Tourists heave menhirs in France to solve ancient mystery
In the Asterix comic books you only had to drink a magic potion to be able to lift a menhir. But in reality you need vast quantities of muscle power and lots of patience. That is what a group of 30 holiday-makers found out when they heaved on a rope to move a 4... continues...
18th - 22nd June 2009 - Stones, Snakes and Sun....
A unique chance to approach the mysterious megaliths of Carnac ! Talks, sunrise and sunset observations, visits on foot, by boat and by helicopter, workshops, exhibitions, films, story telling, music...5 incredible days of wonder and discovery... continues...
In the Cornouaille district of Brittany, where pagan ceremonies still linger in most force, there is a custom which Villemarque believes to be Druidical. In June the youths and maidens above sixteen years of age assemble at some lichen-clad dolmen, the young men wearing green ears of corn in their hats, and the girls having flowers of flax in their bosoms. The flowers are deposited on the dolmen, and from the manner in which they remain or wither the young lovers believe they can divine the constancy of their selected partner. The whole party then dance round the dolmen, and at sunset return to their villages, each young man holding his partner by the tip of the little finger. At whatever time this practice originated, it may be presumed the dolmen was not then considered a sepulchre, as we cannot suppose the youthful population of a district assembled to deposit the offerings of love on a tomb, or to disturb the dwellings of the dead with their joyous revelry.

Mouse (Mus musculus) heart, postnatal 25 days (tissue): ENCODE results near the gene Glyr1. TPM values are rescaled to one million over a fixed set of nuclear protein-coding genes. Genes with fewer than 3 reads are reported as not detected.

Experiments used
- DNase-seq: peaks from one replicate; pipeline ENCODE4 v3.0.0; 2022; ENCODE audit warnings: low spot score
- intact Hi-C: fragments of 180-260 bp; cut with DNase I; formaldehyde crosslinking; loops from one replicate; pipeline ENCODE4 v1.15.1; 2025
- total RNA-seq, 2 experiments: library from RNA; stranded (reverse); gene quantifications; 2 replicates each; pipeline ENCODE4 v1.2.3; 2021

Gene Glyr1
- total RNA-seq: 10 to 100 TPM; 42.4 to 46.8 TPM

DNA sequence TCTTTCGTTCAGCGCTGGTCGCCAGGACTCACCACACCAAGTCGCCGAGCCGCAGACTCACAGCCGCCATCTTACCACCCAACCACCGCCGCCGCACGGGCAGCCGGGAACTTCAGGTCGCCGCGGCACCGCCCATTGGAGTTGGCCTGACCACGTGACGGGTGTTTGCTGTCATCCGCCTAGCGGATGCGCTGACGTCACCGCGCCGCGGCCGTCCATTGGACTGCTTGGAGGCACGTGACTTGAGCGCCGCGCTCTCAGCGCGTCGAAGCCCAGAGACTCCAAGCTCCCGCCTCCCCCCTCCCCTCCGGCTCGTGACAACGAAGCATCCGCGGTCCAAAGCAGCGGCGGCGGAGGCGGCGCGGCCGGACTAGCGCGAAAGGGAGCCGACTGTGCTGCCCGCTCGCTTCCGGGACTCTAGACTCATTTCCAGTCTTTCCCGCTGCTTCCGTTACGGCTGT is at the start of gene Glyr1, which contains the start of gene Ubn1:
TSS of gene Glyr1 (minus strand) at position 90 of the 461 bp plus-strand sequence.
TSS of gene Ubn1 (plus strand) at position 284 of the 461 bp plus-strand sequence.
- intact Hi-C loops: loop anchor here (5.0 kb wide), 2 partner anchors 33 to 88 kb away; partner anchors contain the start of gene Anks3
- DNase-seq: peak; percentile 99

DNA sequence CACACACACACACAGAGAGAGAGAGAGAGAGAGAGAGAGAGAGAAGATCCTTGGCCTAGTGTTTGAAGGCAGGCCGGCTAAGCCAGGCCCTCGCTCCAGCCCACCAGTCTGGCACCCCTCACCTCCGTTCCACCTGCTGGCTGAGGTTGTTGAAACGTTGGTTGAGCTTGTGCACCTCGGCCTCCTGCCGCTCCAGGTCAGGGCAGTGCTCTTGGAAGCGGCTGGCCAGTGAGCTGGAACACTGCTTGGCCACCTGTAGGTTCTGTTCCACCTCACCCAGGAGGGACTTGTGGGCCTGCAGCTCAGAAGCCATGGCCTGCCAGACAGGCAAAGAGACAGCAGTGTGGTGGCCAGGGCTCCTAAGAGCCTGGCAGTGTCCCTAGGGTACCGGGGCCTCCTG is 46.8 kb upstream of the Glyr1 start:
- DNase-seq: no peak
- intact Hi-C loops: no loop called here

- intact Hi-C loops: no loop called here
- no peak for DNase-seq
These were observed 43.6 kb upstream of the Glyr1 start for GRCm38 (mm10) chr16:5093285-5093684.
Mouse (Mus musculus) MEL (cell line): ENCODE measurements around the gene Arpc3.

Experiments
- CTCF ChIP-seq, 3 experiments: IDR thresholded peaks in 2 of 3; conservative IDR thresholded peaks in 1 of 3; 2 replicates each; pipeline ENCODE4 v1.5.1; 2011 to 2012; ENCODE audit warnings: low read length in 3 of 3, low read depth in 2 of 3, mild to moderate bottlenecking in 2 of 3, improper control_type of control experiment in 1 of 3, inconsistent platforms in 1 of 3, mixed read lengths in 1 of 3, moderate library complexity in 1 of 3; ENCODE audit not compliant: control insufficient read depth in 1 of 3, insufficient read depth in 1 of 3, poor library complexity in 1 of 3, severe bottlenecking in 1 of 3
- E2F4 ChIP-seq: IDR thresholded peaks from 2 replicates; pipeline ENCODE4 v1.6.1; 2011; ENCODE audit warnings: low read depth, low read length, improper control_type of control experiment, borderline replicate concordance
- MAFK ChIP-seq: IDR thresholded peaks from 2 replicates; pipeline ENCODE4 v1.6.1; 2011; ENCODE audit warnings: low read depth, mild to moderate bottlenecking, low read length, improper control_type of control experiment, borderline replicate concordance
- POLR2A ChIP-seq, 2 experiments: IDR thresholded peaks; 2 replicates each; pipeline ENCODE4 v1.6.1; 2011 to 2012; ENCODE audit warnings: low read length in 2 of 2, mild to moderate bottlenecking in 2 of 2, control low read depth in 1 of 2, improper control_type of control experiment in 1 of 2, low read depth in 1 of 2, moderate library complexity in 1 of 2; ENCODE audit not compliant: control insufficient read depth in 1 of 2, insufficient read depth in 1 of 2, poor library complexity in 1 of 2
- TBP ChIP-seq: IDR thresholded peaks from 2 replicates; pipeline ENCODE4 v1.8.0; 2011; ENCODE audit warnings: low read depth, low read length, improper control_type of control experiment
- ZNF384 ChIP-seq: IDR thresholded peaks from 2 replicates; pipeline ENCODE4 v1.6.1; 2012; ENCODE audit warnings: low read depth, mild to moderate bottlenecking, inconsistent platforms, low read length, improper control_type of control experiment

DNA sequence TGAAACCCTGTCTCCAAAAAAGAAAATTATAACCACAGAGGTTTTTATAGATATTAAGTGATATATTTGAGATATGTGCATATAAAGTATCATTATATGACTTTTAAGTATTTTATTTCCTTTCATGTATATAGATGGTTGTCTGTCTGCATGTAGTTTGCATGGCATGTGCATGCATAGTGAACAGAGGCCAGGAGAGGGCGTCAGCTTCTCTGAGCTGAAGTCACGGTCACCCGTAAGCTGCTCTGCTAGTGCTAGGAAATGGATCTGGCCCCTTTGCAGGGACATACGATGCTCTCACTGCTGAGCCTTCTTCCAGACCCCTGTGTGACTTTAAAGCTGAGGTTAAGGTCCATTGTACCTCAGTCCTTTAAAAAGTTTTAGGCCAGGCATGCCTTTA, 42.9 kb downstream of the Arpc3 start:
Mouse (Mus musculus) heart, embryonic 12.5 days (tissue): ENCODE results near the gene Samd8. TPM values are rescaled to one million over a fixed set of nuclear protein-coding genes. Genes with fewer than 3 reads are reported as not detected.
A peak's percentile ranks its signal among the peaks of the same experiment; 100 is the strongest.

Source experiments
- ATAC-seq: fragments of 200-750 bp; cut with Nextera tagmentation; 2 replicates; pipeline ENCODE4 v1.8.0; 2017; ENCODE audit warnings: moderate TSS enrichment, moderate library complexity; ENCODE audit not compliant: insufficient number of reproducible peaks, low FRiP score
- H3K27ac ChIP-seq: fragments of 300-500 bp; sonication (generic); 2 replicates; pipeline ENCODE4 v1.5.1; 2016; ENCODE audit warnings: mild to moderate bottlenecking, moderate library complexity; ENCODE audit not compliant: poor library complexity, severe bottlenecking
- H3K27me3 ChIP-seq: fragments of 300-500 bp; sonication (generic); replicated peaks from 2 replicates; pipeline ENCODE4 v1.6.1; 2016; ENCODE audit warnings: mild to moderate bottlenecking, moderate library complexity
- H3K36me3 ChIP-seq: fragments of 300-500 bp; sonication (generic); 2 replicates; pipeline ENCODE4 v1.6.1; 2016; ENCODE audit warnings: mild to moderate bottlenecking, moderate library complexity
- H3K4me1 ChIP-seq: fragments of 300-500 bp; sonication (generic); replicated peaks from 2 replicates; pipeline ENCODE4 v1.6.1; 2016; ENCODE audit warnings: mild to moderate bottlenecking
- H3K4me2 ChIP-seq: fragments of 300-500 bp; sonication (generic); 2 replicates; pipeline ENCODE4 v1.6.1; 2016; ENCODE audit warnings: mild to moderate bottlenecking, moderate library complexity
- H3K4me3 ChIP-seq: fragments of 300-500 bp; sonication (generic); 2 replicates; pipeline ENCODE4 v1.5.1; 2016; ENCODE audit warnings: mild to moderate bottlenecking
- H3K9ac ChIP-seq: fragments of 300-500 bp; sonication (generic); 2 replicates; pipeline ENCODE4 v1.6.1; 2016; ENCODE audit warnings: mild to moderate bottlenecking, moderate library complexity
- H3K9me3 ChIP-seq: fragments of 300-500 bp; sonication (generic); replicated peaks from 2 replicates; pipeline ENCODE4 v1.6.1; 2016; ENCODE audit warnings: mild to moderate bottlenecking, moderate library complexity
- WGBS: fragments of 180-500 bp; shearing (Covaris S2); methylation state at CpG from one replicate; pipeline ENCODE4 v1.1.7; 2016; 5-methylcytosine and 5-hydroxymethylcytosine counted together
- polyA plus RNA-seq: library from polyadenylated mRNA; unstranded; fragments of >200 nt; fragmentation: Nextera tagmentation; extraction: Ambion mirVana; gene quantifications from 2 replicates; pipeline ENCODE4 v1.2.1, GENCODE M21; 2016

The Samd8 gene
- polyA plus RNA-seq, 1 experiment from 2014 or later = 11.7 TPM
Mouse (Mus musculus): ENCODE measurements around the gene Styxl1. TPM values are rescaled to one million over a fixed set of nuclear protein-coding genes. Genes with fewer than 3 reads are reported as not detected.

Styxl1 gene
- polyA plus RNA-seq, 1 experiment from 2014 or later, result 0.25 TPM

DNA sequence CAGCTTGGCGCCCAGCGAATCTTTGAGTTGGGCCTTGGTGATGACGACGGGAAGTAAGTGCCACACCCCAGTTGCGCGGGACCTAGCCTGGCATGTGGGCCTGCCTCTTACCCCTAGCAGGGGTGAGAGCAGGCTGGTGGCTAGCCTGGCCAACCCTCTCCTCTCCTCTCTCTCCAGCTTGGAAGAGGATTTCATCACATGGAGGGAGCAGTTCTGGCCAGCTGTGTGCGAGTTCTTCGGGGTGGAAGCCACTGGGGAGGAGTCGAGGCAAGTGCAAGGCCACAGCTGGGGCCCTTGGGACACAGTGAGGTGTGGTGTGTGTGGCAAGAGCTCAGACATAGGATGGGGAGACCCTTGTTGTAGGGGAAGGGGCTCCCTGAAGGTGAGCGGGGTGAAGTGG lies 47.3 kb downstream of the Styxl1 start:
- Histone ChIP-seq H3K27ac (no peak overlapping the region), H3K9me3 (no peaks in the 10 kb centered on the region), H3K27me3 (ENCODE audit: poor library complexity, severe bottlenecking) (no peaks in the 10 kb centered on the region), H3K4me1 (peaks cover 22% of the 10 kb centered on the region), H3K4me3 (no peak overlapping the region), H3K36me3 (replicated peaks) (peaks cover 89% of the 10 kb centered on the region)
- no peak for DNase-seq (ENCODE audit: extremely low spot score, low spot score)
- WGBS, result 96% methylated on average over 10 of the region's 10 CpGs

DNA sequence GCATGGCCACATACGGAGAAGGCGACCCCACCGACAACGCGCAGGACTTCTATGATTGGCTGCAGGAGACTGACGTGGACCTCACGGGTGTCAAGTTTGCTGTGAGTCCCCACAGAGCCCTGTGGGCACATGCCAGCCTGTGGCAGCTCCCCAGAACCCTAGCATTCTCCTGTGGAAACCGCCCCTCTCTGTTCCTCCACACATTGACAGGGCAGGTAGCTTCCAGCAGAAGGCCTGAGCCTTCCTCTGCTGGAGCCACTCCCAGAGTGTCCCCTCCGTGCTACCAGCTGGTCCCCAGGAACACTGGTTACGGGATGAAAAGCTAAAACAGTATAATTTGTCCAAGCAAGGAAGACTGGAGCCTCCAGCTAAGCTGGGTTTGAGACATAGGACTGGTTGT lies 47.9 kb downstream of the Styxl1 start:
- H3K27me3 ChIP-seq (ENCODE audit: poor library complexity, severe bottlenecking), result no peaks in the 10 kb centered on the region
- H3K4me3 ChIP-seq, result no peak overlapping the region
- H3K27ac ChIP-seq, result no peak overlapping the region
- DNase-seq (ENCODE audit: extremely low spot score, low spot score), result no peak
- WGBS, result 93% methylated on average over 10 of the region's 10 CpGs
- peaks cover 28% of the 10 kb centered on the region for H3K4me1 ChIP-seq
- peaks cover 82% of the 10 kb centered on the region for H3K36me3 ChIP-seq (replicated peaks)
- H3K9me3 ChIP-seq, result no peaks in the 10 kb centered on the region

Mentioned in "The early races of Scotland and their monuments" by Lieut.-Col. Forbes Leslie (1866).
The writer is contemplating how stone axeheads might have been used, and concludes from their variety of sizes that they were tools (or the larger ones being weapons).
.. the large celt appears to have been fixed in a cleft stick, or enclosed within the folds of a tough, slender branch [..] It is said that when the Breton peasant finds a celt, called in most countries on the Continent a "thunderstone," he places it in the cleft of a growing branch or sapling, and leaves it there until the wood has formed and hardened round it; but this must have taken a great length of time. We do not, however, find the slightest trace or mark of such a handle on a single celt in this Collection [that of the Museum of the Royal Irish Academy].
From p46 in 'A Descriptive Catalogue of the Antiquities ... in the Museum of the Royal Irish Academy' by W R Wilde (1857) - on Google Books.
Within five minutes of leaving Quiberon these fine stones put in an appearance on high ground looking out toward the start of the Cote Sauvage. A quick right turn off the main road brought us to a spot where we could park, but not without narrowly avoiding a gaggle of cyclists that suddenly sped out across the road in front of us where a cycle track cuts across the lane.